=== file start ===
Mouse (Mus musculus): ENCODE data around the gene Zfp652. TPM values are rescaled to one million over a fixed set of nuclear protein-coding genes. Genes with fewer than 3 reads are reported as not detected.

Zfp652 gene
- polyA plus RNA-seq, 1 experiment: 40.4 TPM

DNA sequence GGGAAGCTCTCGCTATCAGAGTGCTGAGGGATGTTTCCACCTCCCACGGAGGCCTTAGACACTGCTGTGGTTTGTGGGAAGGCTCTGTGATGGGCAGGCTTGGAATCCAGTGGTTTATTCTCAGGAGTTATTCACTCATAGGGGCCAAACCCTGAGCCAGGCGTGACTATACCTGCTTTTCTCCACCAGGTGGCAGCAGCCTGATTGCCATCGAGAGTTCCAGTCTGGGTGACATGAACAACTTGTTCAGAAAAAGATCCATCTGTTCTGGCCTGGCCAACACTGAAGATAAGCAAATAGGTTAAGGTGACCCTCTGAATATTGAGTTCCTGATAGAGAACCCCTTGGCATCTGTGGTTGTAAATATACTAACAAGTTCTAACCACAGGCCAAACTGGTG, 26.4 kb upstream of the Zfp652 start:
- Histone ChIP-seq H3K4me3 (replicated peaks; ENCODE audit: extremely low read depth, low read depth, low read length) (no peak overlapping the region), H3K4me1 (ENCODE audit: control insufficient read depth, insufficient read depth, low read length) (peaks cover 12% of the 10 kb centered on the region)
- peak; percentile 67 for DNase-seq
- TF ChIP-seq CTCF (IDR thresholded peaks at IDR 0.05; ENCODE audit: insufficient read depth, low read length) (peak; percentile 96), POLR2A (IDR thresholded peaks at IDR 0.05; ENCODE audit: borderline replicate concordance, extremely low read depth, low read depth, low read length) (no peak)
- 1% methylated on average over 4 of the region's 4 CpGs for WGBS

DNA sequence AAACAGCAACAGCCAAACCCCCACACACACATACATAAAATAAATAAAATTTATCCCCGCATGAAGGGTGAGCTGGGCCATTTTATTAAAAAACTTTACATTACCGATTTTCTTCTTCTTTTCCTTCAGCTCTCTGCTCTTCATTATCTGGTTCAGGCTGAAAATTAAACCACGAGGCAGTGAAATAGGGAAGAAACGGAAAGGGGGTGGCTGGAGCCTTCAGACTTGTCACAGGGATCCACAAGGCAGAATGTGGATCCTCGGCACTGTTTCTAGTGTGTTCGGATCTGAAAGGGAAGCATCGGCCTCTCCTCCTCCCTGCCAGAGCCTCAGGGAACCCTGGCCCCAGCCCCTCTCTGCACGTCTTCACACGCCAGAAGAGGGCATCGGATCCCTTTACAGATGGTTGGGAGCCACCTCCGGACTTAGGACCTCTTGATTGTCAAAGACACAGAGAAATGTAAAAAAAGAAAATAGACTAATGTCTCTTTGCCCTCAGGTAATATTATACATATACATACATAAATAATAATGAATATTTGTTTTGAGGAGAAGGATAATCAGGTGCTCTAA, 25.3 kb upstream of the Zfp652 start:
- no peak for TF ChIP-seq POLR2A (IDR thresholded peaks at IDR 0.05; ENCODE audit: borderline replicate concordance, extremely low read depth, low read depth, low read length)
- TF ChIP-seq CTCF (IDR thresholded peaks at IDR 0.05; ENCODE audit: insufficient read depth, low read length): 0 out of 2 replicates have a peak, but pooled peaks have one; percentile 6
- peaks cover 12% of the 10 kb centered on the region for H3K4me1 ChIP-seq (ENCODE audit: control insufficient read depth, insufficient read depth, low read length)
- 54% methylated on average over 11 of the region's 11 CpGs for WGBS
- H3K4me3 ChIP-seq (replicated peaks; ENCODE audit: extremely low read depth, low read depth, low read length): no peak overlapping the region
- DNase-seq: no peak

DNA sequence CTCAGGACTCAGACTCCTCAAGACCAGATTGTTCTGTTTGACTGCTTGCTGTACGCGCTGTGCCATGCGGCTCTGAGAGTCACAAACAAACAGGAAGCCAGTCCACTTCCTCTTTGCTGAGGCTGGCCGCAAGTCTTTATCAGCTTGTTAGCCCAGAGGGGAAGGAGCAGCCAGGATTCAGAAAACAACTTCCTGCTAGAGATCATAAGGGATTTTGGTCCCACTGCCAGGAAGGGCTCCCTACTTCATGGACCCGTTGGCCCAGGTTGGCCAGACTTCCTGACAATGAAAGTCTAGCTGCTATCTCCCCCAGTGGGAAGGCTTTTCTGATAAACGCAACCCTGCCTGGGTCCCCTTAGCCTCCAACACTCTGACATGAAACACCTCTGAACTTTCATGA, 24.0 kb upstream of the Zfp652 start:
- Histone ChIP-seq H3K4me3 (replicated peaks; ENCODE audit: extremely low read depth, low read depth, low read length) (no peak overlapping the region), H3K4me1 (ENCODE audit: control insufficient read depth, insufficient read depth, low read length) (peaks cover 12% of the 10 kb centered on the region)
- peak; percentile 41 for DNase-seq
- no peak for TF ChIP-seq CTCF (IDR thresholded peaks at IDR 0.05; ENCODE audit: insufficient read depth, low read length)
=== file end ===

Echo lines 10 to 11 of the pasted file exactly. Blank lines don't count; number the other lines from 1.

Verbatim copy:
- no peak for TF ChIP-seq POLR2A (IDR thresholded peaks at IDR 0.05; ENCODE audit: borderline replicate concordance, extremely low read depth, low read depth, low read length)
- TF ChIP-seq CTCF (IDR thresholded peaks at IDR 0.05; ENCODE audit: insufficient read depth, low read length): 0 out of 2 replicates have a peak, but pooled peaks have one; percentile 6